Engineering

Engineering always makes for cool science fair projects. As the most applied of all sciences, engineering is all around us in our everyday life.

Your school, your house, the roads you use to drive between them, and the computer you are using to read these words, were all designed and built by engineers applying scientific concepts to real-world needs.

This article shows you two cool science fair projects you can do to explore the world of engineering.

Project #1:
Temperature and Corrosion




Corrosion, the slow process of chemicals wearing down metals and other building materials, has been a problem for engineers since ancient times. Here are cool science fair projects that will teach you about what makes corrosion do its damage more quickly or more slowly.

MATERIALS:

    • 3 small pieces of aluminum plating (they should all be the same size)
    • 3 beakers, large glasses, or bowls
    • 30g salt
    • 60g ferric chloride (available online or at industrial supply stores)
    • 1 bottle vegetable oil
    • 1 lamp with 40-watt bulb
    • 3 thermometers
    • 1 spatula

 

INSTRUCTIONS:

1. Come up with your hypothesis – do you think metal will corrode more quickly in hot, cold, or mild temperatures?

2. Measure out 2 cups of water into each of your containers. Add 10g salt and 20g ferric chloride. Mix well with spatula

3. Place a piece of aluminum and a thermometer in each container. Then cover the water with a thin layer of oil to protect it.

4. Put one beaker in the refrigerator, one under the lamp, and the other on a shelf somewhere where it won’t be disturbed. After about an hour or so, come back to record initial temperature.

5. Come back 2-3 times per day to check on your aluminum. On your data sheet, write down the time, temperature, and whether or not there is any rust-like corrosion on the aluminum.

6. After 5 days, analyze your data. Calculate the average temperature for each container, then compare that to the number of hours it took for the aluminum to develop its first corrosion. Create a graph with temperature on the x-axis (horizontal) and time to first corrosion in hours on the y-axis (vertical). Was your hypothesis confirmed?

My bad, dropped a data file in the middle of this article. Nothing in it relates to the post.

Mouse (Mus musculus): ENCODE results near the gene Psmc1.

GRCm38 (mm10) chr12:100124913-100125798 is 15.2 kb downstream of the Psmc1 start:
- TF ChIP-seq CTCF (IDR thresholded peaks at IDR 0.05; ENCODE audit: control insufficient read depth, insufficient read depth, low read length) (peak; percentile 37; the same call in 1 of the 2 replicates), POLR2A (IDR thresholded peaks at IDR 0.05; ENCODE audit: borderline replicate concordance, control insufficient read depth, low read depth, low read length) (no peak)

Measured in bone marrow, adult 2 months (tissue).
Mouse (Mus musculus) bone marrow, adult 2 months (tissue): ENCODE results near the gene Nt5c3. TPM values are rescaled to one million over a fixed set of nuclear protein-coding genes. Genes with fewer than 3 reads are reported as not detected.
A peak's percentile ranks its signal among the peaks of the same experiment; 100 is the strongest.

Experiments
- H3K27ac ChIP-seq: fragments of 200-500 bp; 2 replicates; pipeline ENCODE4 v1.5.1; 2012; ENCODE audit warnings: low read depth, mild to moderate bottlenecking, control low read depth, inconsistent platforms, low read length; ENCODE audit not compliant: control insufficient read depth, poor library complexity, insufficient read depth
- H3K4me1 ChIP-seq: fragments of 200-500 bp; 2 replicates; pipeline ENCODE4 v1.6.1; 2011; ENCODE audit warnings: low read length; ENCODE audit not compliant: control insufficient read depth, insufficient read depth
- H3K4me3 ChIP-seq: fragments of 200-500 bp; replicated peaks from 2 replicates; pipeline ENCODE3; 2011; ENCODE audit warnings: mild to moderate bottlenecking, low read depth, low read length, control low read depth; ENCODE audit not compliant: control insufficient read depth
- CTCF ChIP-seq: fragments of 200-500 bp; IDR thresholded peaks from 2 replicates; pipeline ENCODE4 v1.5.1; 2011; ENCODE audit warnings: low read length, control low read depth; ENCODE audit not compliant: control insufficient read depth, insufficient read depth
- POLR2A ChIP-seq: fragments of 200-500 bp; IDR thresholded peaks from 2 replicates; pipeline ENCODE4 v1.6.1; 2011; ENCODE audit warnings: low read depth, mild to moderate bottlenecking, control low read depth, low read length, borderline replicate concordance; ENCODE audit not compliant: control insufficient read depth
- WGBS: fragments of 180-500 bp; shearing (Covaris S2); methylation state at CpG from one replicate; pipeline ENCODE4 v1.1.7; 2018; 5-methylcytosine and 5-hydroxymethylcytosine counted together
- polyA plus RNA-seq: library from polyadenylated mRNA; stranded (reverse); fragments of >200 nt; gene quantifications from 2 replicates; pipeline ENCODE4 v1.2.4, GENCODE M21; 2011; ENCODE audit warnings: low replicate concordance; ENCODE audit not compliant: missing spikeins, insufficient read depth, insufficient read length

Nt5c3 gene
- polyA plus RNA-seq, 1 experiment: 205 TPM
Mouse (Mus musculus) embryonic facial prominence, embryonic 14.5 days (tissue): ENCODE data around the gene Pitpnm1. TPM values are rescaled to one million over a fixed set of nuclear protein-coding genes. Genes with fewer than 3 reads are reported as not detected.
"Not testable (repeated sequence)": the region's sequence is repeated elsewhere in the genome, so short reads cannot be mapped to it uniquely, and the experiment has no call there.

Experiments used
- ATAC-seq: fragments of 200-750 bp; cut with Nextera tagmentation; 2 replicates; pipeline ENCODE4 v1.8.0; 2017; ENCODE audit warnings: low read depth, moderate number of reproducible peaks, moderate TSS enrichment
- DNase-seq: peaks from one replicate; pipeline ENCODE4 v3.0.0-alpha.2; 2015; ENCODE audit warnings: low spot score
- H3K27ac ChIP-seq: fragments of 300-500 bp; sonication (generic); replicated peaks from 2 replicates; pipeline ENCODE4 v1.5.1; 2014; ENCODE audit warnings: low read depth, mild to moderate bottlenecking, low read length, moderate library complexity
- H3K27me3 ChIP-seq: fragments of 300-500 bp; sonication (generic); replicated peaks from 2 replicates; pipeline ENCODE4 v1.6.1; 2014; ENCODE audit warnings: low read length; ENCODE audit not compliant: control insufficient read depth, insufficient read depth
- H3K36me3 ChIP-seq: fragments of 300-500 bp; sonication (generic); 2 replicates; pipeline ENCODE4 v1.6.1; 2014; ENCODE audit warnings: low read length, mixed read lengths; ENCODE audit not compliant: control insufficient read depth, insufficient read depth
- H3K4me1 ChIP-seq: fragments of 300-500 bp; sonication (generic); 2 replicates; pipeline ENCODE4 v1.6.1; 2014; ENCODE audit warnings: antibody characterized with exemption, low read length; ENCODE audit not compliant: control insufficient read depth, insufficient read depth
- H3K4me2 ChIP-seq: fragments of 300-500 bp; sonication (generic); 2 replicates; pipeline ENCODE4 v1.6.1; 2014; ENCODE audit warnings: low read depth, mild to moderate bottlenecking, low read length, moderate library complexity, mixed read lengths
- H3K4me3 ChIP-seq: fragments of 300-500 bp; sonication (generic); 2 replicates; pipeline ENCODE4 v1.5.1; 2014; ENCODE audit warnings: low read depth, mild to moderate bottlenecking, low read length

*TIP: These are cool science projects on their own, but it is especially scientific if you triple it: place 3 containers in the fridge, 3 under separate lamps, and 3 on a shelf. This will ensure that your findings were the result of temperature and not some other variable.

 

Project #2:
Strength of Different Kinds of Wood




Wood has been used by engineers to build houses and tools for thousands of years. Here is a cool science fair project that tests the properties of different kinds of one, to see which ones are the toughest.

MATERIALS:

    • 3 pine wood planks (thinner and longer is better – all planks should be identical in size)
    • 3 oak wood planks
    • 3 plywood planks
    • pencil
    • sawhorse, vice, or other device to hold wood horizontally
    • 10-20 cans of food, roughly the same weight (workout weights work even better, if you have some)

 

INSTRUCTIONS:

1. Come up with your hypothesis – how many pounds will it take to break each of the 3 kinds of wood?

2. Weigh all of your cans and write their weight on the side (note that fl. oz is a measure of volume, not weight)

3. Mark a spot 6 inches from one end of each plank of wood. Make sure it is in exactly the same place on all 9. This is where you will center the weight.

4. Secure the wood to the sawhorse or vice, horizontally with its broad side up. You an also use a table by asking a partner to lean on the other end of the wood, thus securing it to the table while the weight goes on the other end.

5. Holding the loose end of the wood with your hand, gently add one can or small weight. STAND BACK so that the weights will not hit you when they fall!

6. Once the weight is in place, let go. If the wood does not break, add a little more.

7. Continue in this way until the wood breaks, then write down the weight.

8. If the wood does not break, you can add more weight OR you may be using too thick a plank. Be aware that thicker planks require more weight to break, which can be dangerous.

9. Repeat with all 3 types of wood

10. Calculate the average weight it took to break planks of each type of wood. Which one was the strongest? Is this consistent with your hypothesis?

*TIP: For these cool science fair projects to work best, it’s good to hold the piece of wood while changing weights. Ensure that all weights are centered on the spot you marked, then let go. This will make your results more reliable.

 

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